New entrant Thomson Reuters has not yet launched any alpha indices although Clark says: “Simply because they aren’t being released doesn’t mean that the research isn’t going on our side… We would want to see that the market has truly recovered. When it does and things are more stable, then we’ll release some of the products.”
Peter Preisler, head of EMEA at T. Rowe Price Global Investment Services, says: “It’s clear that the mistrust some people have developed for active management takes time to repair. At the same time index providers have been delivering on their targets, on the relative scale… so I do think that there could be some truth in the argument that claims the advantage is on the side of the index providers or the passive managers.”
T. Rowe Price does not offer passive management and Preisler himself is an advocate of active management; however, he points out that asset managers have more to prove in the current environment, which could be making life on the active side of things a little bit more difficult.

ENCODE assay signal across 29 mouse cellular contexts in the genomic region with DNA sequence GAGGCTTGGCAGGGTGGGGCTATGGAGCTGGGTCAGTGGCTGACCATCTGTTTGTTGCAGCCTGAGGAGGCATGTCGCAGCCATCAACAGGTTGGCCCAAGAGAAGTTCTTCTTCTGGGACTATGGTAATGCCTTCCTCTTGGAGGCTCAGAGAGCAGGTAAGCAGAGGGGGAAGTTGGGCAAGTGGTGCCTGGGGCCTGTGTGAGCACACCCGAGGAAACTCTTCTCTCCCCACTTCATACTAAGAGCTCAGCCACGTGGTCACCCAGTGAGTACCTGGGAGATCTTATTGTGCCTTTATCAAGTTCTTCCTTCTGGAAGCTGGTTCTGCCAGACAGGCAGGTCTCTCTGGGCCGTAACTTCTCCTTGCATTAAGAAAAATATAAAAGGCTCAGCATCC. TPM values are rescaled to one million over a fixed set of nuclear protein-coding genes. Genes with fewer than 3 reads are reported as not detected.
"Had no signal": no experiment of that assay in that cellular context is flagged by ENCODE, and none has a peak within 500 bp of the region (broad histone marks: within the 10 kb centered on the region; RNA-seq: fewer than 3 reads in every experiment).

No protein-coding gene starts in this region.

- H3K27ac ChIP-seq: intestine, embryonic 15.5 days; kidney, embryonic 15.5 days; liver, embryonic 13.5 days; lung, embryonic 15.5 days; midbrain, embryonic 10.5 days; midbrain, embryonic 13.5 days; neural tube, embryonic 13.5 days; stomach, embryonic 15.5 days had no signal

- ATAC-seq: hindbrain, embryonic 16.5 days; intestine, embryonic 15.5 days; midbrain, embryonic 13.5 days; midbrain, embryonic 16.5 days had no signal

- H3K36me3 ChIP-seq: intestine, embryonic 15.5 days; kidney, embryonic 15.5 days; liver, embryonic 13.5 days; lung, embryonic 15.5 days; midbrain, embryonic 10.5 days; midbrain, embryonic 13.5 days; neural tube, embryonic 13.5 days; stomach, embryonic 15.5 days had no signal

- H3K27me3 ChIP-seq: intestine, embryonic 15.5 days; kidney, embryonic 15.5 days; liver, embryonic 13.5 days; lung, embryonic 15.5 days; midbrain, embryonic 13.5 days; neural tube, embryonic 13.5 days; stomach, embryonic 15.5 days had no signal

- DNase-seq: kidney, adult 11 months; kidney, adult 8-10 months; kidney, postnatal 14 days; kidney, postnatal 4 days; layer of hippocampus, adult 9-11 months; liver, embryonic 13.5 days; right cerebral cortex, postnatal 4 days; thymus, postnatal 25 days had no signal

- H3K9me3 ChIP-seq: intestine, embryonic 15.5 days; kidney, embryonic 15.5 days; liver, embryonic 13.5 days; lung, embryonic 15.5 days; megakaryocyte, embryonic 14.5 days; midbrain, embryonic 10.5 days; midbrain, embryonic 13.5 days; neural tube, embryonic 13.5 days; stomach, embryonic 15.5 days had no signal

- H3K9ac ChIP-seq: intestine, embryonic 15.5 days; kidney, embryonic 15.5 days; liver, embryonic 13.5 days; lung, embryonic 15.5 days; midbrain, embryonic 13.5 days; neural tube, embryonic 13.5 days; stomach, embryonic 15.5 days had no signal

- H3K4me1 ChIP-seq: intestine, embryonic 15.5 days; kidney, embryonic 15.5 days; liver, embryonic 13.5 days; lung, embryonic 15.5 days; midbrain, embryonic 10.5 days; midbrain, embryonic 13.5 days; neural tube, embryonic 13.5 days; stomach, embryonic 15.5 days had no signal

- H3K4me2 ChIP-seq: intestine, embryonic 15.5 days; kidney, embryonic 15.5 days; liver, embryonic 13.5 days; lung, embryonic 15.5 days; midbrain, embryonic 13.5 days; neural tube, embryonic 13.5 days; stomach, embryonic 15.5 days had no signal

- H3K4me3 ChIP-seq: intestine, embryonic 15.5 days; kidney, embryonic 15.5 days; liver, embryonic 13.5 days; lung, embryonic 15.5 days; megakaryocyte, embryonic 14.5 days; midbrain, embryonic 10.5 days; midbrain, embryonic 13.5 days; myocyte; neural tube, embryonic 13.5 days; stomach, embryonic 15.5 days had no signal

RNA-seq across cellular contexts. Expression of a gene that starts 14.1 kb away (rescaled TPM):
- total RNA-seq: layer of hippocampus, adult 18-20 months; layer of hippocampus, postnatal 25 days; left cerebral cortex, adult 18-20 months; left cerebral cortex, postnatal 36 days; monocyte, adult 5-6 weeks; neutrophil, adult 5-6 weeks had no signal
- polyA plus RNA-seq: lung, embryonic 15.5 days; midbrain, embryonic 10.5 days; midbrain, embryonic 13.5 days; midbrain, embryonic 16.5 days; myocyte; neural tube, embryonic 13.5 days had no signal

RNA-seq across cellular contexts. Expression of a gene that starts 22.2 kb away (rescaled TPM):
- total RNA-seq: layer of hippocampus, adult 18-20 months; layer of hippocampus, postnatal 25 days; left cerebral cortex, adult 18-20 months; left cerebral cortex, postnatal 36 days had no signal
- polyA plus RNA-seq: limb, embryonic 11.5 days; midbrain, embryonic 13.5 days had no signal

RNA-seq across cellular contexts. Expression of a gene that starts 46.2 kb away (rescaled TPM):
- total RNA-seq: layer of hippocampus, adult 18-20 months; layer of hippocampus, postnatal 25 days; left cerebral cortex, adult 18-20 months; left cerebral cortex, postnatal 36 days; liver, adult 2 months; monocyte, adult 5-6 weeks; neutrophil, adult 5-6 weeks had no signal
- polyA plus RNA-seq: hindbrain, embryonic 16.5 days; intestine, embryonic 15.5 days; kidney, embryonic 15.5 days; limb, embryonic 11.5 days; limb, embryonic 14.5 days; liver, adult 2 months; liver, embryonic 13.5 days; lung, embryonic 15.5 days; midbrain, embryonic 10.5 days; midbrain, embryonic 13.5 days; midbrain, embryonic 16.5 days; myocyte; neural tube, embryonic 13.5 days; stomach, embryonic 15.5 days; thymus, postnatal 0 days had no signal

This could be part of the reason why index providers are looking to make the most of the situation following the financial crisis. Imogen Dillon Hatcher, executive director global sales, at FTSE, says: “The value-add is where we provide research and customisation to our clients. Also where we start to add more investment strategy-based ideas. Although they are the same passive indices, those [strategy-based or alpha indices] are more complex.”
The more onerous the indices the more complex the end product will be and therefore fund managers are able to command higher fees. Dillon Hatcher explains that in FTSE’s case, the index provider benefits from this, with a proportion of those higher fees as well.
Dillon Hatcher says: “Our model is based around the shared risk and reward idea. We encourage our clients to innovate with us and use our services and our data on which to base investment products. If that product flies then we both do very well. If that product is less successful then we encourage them to come back and innovate with us again.”